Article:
Anyone know about "Combined Operations"?

Discussion in 'Military History and Militaria' started by Invictus_88, Sep 21, 2003.

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  1. My Grandfather was in Combined Operations during WW2.
    He never said anything about it and kept silent till the day he died.
    I've heard very little in-all, what i heard was told by his surviving friends from the unit.
    His uniform was donated to a museum on Guernsey where he lived (till the hun moved in) and all i remember was the distinctive combined ops flash.
    I've seen it since used in a few computer-games and on the uniform of a British officer in Iraq.
    I don't know anything except that they were apparrently hard-as-nails and don't exist anymore.
    Can anyone help?
  2. almost all ops are combined ops, its the way things are these days
  3. I didn't mean Combined Operations as in 'operations which are combined' but instead the WW2 unit called "Combined Operations", i've since found out that they had a training-base by some lake in scotland and that they did parachute-training, covert-insertion (oo-er!), and nightime sea-wall demolitions.
    I know the lots of things nowadays are combined but there was a unit called such and it's shoulder flash was an anchor-thing with a bren-gun or somthing crossed over it.
    All in a not-very-macho pink! though. :wink:

  4. Bad CO

    Bad CO LE Admin Reviews Editor Gallery Guru

    You may be interested to know that the Combined Ops badge is still in use by PJHQ...
  5. Who are PJHQ? what do they do and why do they still use it? I suppose that's who i was on the news in Iraq with it on.

    (thanks for the website by the way bb, much appreciated!)

  6. Bad CO

    Bad CO LE Admin Reviews Editor Gallery Guru

    PJHQ = Permanent Joint HQ, a large organisation in Northwood who run all current operations. They have a deployable element that is always one of the first units into a potential conflict zone. That is who you will have seen on the TV
  7. I think civ in green may have been poking a bit of fun in PJHQ's direction?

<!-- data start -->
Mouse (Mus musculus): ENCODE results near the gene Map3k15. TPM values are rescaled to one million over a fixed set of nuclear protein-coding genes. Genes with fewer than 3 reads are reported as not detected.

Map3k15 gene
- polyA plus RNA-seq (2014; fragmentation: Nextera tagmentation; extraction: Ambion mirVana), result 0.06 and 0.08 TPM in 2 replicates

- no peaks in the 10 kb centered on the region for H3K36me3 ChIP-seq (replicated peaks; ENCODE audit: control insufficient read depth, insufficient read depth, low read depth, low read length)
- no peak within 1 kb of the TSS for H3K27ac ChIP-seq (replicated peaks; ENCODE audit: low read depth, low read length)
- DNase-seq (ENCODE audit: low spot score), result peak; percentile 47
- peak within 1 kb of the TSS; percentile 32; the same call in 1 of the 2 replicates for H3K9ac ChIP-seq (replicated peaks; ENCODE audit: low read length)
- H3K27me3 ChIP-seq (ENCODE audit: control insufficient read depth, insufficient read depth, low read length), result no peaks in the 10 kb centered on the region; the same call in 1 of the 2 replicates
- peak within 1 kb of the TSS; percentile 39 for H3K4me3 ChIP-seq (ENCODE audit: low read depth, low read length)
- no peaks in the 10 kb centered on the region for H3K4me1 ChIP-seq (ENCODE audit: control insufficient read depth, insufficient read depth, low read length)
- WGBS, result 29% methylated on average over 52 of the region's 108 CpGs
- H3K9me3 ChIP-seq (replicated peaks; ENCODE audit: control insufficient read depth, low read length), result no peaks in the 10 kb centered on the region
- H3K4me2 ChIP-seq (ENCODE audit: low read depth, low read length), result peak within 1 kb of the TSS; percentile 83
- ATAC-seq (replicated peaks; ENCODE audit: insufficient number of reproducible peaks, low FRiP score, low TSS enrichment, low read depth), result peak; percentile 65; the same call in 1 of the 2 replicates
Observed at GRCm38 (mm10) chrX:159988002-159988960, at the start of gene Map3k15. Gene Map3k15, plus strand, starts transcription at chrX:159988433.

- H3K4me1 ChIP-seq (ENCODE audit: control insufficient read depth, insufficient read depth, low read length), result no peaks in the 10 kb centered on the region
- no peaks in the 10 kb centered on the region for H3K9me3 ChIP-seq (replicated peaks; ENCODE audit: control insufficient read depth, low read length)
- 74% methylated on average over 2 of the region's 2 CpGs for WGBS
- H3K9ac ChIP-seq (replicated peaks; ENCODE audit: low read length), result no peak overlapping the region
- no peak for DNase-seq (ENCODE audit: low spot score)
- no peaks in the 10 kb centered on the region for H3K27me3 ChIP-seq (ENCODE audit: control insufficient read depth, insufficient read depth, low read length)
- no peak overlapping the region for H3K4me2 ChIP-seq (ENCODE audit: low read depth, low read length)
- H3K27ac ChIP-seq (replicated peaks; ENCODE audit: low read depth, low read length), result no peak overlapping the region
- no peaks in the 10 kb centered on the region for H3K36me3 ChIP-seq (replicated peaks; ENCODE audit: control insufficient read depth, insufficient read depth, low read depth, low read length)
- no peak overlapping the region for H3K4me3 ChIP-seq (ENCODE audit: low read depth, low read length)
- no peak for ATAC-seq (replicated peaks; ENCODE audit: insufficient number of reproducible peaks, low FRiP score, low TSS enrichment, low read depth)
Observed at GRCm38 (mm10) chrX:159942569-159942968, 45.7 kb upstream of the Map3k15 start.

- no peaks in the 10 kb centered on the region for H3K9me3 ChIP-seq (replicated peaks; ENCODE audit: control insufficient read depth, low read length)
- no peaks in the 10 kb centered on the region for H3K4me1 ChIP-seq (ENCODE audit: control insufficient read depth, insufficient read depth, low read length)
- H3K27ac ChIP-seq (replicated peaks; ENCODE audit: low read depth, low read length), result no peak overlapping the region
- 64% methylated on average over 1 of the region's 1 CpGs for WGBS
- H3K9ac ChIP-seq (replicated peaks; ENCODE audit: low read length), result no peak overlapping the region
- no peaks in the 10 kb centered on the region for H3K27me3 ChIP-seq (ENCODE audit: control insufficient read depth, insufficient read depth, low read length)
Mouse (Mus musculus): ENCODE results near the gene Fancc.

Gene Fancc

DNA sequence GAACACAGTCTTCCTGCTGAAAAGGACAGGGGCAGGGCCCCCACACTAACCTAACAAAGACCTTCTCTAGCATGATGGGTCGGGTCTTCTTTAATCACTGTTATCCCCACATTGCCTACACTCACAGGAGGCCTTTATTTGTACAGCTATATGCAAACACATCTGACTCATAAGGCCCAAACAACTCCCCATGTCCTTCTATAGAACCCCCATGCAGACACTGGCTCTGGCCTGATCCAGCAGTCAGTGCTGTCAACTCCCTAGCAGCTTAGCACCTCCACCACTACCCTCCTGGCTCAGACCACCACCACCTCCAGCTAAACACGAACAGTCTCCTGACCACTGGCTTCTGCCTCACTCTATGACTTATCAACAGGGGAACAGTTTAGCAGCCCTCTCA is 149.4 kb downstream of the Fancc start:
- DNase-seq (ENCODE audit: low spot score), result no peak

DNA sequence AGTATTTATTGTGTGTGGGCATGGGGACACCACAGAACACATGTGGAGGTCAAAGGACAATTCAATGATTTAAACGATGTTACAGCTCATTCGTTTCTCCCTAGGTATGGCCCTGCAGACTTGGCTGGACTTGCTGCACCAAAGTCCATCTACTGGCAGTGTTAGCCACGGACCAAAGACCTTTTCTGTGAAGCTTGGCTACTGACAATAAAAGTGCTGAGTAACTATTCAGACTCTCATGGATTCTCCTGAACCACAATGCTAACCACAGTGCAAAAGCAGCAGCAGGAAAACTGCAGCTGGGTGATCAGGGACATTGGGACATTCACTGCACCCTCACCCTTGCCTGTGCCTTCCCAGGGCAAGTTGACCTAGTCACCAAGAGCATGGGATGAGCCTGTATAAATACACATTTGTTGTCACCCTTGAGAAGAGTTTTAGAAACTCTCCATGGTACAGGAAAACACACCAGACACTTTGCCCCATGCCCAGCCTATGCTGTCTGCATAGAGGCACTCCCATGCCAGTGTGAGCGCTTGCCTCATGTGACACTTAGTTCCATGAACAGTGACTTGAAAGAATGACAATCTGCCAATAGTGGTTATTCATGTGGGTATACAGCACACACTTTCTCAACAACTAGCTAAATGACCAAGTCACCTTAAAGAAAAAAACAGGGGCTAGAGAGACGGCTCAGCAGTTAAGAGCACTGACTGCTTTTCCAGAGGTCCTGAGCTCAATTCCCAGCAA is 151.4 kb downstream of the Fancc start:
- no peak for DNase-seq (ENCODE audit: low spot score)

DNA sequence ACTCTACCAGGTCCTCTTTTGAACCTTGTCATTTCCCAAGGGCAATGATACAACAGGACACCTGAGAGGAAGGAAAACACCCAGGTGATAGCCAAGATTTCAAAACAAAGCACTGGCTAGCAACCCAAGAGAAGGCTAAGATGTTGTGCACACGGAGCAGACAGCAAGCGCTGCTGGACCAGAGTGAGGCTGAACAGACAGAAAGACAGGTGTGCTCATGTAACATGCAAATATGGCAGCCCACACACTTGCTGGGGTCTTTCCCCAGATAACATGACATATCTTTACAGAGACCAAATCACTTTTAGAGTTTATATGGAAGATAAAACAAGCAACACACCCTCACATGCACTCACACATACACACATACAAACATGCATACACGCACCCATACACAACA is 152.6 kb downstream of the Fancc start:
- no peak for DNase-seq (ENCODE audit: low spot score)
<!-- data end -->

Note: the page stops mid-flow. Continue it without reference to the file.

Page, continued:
One of the two websites is certainly testament to the projection of a potent military capability by a well informed leadership.

    Then there's the PJHQ website as well :wink:
  8. ...I've explored the PJHQ site and i've come to a reasonable conclusion.

    ...desk-jockeys, I see no evidence of any form of action anywhere. They have a shoulder-flash which gave birth to the SBS. Their WW2 units were among the 'Heroes of Telemark' in Norway.
    I've since discovered that my grandfather was trained in: Demolitions, as a frogman, parachuting, yugoslavian languages, sniping, working with the partisans, disassembly and reassembly of small field-guns, abseiling and using those mini-submarine things.

    I see no correlation between Combined Operations then and Combined operations now...Should they scrub the badge off their shoulder and replace it with a Laptop and crossed Joysticks or some-such thing surely?


  9. The concept of Combined ops is to use a single command structure to eliminate the politics and back biting usually inherent with things like the army needing to use an aeroplane or a boat. Thus, when the Heroes of Telemark needed to fly to Norway they could get a plane without being told that the weather was too bad just because there was a drinks do at the mess or a football match on the telly.

    Likewise PJHQ was designed to overcome the inter-service rivalries. Hencde the badge. You're right though not much in common betwween the Heroes of Telemark and the Deskwallahs.
  10. Combined Ops was set up in 1940 to run unconventional military operations involving all 3 services. Originally commanded by Admiral Keyes, they were the birth place of the Commandos and the Paras. Also trained people like the guys on Telemark.

    The main aim was to make sure that Tommy was not left on a beach somewhere in northern france waiting for a boat to get back to Blighty just because noone knew how to tell teh navy.

    THe Joint natue of todays ops is the reason for teh return of teh insigna. It is different from the WW2 badge as it now has an SA80 in teh middle to represent the army not a tommy gun on the original.

    Only know about the modrn stuff as I was on teh palne back from telic with a load of blokes from the HQ in qatar.
  11. Excellent, thanks...
  12. seaweed

    seaweed LE Book Reviewer

    'Combined Ops' in WW2 encompassed many things - Commandos (training in Achnacarry in Scotland and elsewhere), canoeists trained at Eastney ('Cockleshell Heroes'), Combined Ops Pilotage Parties at Hayling Island Sailing Club, Landing craft crews training on Hayling and in Scotland, all sorts. For adventures in Yugoslavia check out Fitzroy Maclean. Also read up on Mountbatten.

    Finding out what an individual did could be tricky. Naval personnel would be recorded on the books of the Combined Ops depot HMS Cobra in Glasgow but they could well be in a 'field' unit hundreds of miles away.

    If your man was RM try the RM Museum staff.